A couple of years after I moved to Israel, I was standing in my aunt’s living room in Tel Aviv when she suddenly asked my grandmother, a pioneer who had devoted her life to help build this country, if she was optimistic about Israel’s future. My grandmother answered without hesitation that she was not. I remember being shocked by her response when I knew that she had come here as a young idealistic woman from Galicia, living first on one kibbutz, and then another, and finally on a moshav. In retrospect, I imagine that my grandmother’s response was partly influenced by the fact that she was a staunch Mapai supporter and this conversation took place not long after Begin had come to power.
Yet now, many years later, my grandmother’s resounding prediction echoes back to me and I wonder if she foresaw what would become of this country. For Israel is being torn asunder. All hope is being eviscerated. The government seems dominated by a collection of patriarchal men, some of whom are accused of corruption, of fragmenting the nation and of stripping it of its democratic checks and balances. These leaders display little empathy or foresight and seem to be handling the current virus crisis disastrously. While, in despair, the younger generations are rising up, hoping for the kind of renewal that only youth can envisage, just to be confronted by a police force that appears to be largely uncaring and sometimes violent.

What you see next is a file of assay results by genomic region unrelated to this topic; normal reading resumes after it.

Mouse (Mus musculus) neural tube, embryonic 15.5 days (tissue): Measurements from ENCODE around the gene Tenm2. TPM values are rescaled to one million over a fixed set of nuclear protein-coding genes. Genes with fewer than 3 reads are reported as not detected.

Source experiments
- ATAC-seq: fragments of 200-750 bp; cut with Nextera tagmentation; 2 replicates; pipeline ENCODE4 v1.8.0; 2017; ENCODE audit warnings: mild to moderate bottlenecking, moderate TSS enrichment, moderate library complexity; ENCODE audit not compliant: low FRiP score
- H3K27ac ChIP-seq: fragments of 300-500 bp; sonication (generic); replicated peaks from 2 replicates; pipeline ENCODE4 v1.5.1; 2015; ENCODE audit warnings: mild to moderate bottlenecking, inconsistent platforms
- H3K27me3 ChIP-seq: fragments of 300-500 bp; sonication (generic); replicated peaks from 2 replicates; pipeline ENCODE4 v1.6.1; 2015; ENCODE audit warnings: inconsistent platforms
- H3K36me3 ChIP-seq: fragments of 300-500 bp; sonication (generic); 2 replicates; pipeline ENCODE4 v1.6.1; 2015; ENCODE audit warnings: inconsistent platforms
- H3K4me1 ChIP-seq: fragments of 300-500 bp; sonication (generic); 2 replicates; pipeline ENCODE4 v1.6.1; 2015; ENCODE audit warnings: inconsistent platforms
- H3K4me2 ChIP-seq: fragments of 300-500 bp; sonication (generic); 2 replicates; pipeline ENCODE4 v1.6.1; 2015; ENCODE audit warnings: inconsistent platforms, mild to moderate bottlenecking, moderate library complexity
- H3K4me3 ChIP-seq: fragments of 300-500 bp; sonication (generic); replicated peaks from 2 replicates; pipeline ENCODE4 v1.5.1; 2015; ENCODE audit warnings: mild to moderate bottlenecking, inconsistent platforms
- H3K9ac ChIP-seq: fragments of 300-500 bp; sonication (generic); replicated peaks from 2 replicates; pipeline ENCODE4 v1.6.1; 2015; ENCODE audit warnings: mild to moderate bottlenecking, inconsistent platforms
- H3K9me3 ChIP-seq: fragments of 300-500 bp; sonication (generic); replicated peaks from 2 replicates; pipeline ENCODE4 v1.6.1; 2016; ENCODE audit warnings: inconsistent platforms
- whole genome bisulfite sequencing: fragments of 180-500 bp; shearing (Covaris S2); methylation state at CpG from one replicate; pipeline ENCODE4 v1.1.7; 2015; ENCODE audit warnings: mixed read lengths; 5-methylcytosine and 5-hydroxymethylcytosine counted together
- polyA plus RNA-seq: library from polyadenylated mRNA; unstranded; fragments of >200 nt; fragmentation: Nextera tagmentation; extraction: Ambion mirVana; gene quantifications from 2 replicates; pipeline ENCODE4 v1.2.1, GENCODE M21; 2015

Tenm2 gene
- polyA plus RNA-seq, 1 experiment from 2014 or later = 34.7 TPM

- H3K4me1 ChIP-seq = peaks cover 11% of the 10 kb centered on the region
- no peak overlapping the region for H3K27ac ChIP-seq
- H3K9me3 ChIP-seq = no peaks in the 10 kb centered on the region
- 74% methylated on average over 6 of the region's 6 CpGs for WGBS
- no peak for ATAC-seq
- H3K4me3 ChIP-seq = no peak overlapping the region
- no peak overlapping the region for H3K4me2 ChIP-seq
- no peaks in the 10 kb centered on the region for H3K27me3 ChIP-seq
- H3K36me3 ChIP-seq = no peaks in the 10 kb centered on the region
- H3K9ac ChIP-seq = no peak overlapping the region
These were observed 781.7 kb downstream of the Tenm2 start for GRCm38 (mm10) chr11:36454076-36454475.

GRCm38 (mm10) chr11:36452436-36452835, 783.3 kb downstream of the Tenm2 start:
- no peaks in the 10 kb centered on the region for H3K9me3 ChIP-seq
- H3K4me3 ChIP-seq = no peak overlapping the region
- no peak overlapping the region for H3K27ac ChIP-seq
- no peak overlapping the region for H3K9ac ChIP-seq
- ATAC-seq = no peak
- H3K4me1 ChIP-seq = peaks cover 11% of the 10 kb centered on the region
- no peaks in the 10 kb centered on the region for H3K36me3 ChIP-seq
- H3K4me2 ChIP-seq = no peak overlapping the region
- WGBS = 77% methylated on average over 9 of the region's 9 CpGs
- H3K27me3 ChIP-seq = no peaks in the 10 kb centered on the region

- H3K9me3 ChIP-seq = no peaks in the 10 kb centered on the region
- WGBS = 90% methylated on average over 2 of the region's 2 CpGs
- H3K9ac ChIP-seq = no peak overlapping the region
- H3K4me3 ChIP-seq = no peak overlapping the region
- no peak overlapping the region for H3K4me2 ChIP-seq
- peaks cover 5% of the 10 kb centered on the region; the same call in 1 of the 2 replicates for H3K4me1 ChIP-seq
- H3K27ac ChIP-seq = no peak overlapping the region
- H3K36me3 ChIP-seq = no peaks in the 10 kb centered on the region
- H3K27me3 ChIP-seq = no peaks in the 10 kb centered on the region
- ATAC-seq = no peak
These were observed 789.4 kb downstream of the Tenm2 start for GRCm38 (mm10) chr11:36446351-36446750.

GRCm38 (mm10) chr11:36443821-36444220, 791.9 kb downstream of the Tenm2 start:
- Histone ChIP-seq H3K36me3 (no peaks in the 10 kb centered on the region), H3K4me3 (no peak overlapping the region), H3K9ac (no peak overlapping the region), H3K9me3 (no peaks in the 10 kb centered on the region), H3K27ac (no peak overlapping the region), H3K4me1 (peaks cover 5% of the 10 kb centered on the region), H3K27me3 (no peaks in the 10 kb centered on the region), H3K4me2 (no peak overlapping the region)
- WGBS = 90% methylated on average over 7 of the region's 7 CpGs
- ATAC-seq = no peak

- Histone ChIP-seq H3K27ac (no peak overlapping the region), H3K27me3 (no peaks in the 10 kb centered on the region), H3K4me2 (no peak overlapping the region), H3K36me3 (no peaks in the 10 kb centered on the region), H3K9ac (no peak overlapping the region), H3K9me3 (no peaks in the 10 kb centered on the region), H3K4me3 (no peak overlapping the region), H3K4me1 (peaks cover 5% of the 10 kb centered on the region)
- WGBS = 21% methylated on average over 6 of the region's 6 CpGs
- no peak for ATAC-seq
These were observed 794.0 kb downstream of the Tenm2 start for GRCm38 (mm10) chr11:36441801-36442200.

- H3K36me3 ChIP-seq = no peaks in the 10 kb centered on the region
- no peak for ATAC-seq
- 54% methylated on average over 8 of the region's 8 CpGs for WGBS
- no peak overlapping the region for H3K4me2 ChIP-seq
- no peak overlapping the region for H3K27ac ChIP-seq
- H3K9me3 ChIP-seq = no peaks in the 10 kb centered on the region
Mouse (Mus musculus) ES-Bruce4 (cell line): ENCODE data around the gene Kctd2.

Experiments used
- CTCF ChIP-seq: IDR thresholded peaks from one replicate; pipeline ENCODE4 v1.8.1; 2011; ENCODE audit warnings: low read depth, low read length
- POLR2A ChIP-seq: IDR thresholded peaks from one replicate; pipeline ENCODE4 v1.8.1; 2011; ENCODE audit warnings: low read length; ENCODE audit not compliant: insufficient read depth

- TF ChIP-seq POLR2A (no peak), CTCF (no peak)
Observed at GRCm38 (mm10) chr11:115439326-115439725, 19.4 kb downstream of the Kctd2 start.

At night in Jerusalem, when the sounds of the protests fade, I ask myself what will become of my beloved country. When waves of talented young people leave Israel’s shores forever, we will have no right to complain. When the nation is hollowed out of all its uniquely admirable qualities, ruined and vulnerable, I will think of my grandmother and the multitudes of other women and men who sacrificed everything to make this country a worthy place to live in and I will crouch down and cry.